Yet consumers remain wary. A recent study by the Pew Charitable Trusts showed that 75 percent of Americans consider it "somewhat" or "very" important to know whether their food has been genetically altered. Nearly 60 percent do not want genetically engineered crops introduced into the food supply. Yet many of these same consumers do not realize that more than half the foodstuffs on supermarket shelves already contain genetically modified organisms.
Scientists envision "a future in which we will choose what to eat based on our own genetic makeup. With the benefit of genetic testing, we would know whether we carried genes that predisposed us to illnesses such as cancer, heart disease, Alzheimer's and diabetes. We'd then eat foods—many of them the products of genetic engineering—that would be designed to help prevent or cure those diseases" ("Fighting Diseases," Los Angeles Times, February 5, 2001). One recent example is a strain of corn being developed to serve as a "vaccine" against hepatitis B.
But some are warning of unintended consequences. Scientists have noted that as genetic variability in crops is reduced, the consequences of crop disease become far greater. A disease that would only kill a portion of a genetically diverse crop might destroy the whole of a genetically identical crop. Disease that once caused only a local shortage could cause a global famine. Even "healthy" genetically engineered crops may pose problems, if "hardy, gene-altered crops develop into 'superweeds' that are difficult to eradicate" ("Biotech Crops Need Oversight," Los Angeles Times, February 21, 2002).
Remarkably, engineers have created transistors thousands of times smaller than those found in today's most advanced microprocessors. Using nanotechnology—an emerging science based on building molecular-scale machines atom by atom—scientists foresee that within two or three decades, microchips millions of times more powerful than today's models will one day be the backbone of intelligent devices too tiny to be seen by the naked eye.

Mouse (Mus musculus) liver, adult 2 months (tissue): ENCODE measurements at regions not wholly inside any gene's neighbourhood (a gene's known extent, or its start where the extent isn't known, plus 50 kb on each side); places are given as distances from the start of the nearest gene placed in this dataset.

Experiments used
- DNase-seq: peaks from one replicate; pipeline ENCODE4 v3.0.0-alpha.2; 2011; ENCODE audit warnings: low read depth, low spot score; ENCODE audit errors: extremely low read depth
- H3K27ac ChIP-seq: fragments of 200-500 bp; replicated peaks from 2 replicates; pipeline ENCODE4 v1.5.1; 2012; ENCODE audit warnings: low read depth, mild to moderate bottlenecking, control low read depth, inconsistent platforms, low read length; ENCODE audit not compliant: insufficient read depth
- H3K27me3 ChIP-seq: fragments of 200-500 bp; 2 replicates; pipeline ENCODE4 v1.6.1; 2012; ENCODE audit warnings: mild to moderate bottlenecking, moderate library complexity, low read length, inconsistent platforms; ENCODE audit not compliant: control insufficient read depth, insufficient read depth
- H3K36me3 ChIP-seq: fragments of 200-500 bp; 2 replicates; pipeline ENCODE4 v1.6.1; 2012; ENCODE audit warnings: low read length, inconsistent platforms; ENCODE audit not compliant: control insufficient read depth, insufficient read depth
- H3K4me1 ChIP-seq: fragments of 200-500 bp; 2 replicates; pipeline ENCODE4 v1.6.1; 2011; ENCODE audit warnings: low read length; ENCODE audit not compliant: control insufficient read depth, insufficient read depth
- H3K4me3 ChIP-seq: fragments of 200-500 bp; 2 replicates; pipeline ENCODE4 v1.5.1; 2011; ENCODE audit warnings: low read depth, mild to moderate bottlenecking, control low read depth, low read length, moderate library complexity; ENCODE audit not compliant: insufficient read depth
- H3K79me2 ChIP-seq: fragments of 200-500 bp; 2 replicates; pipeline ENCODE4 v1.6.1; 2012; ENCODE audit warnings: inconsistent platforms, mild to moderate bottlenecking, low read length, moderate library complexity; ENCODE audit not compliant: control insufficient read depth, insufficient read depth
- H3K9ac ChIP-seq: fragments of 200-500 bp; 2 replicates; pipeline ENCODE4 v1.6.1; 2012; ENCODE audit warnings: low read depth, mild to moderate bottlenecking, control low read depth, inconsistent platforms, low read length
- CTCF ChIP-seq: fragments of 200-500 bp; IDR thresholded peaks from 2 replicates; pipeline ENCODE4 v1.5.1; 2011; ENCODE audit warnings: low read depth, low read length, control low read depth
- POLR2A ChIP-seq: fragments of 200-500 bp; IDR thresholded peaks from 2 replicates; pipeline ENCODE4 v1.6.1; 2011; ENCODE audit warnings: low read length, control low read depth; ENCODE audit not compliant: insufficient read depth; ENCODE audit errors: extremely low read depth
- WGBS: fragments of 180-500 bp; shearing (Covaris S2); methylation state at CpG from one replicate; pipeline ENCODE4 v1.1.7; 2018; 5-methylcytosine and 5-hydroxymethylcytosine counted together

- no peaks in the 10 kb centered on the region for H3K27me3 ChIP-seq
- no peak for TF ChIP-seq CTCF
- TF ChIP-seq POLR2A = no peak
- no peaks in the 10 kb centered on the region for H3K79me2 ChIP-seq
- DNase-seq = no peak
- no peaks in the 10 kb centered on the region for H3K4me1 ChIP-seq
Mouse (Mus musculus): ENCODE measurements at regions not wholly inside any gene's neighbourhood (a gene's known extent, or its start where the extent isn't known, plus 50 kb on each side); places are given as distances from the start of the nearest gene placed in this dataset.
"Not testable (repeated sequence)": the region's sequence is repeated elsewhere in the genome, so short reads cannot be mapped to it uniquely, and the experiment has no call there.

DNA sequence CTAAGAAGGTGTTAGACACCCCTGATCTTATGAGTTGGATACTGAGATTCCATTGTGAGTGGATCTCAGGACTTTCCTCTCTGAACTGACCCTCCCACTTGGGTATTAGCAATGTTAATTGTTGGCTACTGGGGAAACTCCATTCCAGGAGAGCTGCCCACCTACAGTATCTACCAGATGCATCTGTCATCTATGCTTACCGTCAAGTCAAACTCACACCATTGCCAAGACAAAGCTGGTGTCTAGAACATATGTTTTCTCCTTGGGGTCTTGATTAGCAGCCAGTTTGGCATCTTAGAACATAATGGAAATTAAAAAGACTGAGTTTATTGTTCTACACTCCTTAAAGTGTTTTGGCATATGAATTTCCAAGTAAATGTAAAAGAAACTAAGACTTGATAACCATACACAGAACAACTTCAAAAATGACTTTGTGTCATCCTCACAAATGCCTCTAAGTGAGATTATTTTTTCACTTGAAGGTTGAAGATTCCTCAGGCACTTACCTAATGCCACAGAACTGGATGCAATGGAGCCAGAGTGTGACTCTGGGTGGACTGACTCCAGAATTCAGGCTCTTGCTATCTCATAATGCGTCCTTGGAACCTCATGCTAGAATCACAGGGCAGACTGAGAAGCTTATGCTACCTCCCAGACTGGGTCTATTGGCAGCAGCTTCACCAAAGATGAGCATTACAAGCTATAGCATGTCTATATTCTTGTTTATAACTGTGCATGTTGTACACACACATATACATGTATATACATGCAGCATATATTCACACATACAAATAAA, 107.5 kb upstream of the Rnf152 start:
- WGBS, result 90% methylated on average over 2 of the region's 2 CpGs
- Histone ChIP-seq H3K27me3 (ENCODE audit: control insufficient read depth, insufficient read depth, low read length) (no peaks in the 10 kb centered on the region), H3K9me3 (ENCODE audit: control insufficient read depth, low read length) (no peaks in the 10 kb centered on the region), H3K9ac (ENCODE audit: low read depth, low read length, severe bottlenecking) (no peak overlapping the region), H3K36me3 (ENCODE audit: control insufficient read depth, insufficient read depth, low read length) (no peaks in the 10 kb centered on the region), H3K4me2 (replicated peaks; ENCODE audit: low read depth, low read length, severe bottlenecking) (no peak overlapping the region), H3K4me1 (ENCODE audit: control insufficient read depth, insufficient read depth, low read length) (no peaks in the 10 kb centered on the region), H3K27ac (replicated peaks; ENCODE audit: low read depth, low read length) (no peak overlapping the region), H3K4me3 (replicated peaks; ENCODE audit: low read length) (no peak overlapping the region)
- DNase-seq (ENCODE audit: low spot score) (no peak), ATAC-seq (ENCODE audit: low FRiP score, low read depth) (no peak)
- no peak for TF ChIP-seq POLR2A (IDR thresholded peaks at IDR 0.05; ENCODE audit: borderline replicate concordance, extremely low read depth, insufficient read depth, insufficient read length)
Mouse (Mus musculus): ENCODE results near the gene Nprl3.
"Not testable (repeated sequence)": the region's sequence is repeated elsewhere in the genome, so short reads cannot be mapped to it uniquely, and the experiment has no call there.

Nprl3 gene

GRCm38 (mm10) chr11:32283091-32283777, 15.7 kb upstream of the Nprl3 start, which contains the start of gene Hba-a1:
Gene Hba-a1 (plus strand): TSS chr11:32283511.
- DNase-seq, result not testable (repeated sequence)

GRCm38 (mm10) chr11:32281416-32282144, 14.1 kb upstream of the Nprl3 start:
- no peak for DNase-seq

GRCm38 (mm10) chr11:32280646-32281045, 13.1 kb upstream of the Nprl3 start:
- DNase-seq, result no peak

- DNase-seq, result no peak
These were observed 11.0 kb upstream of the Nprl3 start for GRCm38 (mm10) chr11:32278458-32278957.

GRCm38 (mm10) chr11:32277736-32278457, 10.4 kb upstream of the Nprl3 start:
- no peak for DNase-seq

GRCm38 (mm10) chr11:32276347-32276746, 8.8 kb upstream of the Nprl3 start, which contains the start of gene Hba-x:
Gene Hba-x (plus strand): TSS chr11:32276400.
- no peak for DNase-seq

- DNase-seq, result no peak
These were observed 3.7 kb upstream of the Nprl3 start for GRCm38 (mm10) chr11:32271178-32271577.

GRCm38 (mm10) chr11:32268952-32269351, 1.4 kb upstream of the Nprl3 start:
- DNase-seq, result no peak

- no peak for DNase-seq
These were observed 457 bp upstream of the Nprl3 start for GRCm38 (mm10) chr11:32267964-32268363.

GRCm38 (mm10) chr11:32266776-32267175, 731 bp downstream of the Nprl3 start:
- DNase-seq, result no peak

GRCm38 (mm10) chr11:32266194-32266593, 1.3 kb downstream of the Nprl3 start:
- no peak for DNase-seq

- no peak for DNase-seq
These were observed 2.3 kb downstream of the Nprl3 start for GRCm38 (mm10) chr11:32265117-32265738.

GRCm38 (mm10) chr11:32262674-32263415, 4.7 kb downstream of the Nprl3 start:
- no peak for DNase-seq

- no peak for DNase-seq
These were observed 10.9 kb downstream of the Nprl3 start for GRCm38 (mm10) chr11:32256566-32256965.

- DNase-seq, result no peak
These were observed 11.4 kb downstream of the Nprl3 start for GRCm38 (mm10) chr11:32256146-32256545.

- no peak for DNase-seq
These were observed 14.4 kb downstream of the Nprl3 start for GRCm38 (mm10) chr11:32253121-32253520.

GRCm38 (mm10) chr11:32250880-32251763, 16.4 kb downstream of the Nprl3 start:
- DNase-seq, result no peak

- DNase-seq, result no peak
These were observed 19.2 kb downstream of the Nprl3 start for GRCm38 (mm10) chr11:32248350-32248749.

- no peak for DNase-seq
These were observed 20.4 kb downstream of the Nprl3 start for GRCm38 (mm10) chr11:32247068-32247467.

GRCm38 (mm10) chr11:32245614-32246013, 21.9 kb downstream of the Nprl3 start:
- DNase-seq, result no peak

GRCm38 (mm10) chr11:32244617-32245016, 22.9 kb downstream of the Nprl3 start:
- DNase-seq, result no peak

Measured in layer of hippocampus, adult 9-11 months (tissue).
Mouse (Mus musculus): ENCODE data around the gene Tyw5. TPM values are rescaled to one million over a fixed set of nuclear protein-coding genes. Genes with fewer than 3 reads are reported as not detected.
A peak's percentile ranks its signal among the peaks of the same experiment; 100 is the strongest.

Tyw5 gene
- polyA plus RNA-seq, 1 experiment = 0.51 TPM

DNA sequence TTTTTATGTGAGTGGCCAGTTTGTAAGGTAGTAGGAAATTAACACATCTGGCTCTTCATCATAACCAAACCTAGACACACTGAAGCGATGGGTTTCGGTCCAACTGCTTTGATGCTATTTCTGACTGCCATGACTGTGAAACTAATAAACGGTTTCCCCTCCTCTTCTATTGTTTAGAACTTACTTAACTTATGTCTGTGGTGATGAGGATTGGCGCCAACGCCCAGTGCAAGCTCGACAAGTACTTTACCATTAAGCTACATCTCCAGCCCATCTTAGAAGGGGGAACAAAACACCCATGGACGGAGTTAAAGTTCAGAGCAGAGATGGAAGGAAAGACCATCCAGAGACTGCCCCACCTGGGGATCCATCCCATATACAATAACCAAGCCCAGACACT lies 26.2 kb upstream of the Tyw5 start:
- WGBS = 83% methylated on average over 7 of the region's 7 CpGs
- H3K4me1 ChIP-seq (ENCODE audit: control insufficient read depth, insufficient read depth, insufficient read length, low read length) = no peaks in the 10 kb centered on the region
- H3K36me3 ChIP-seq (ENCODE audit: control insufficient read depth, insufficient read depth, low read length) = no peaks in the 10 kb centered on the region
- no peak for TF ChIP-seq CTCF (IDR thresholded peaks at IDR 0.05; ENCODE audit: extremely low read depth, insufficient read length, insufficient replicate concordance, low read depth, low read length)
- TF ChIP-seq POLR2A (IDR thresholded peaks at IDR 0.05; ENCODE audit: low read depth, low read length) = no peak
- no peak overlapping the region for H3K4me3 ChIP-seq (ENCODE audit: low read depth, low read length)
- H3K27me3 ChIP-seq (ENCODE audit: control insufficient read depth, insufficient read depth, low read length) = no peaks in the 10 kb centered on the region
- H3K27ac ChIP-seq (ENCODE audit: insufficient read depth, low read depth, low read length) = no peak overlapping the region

Researchers at Delft University of Technology have built a transistor from a single molecule one nanometer wide—about 1/10,000 the thickness of a human hair—which can be toggled on and off using a single electron. Researchers project that nanotechnology will soon allow the creation of super-intelligent, microscopic devices. A swarm of micro-devices might, for example, solve the toxic waste problem by disassembling poisonous molecules, such as dioxin, into the innocuous atoms that compose them.
Sadly, it may be far easier to create destructive uses for nanotechnology. "Nanotechnology has clear military and terrorist uses, and you need not be suicidal to release a massively destructive nanotechnological device—such devices can be built to be selectively destructive, affecting, for example, only a certain geographical area or a group of people who are genetically distinct. An immediate consequence of the Faustian bargain in obtaining the great power of nanotechnology is that we run a grave risk—the risk that we might destroy the biosphere on which all life depends.… 'Plants' with 'leaves' no more efficient than today's solar cells could out-compete real plants, crowding the biosphere with an inedible foliage. Tough omnivorous 'bacteria' could out-compete real bacteria: they could spread like blowing pollen, replicate swiftly, and reduce the biosphere to dust in a matter of days. Dangerous replicators could easily be too tough, small, and rapidly spreading to stop—at least if we make no preparation. We have trouble enough controlling viruses and fruit flies" (Joy, "Why The Future Doesn't Need Us," Wired Magazine, August 2000).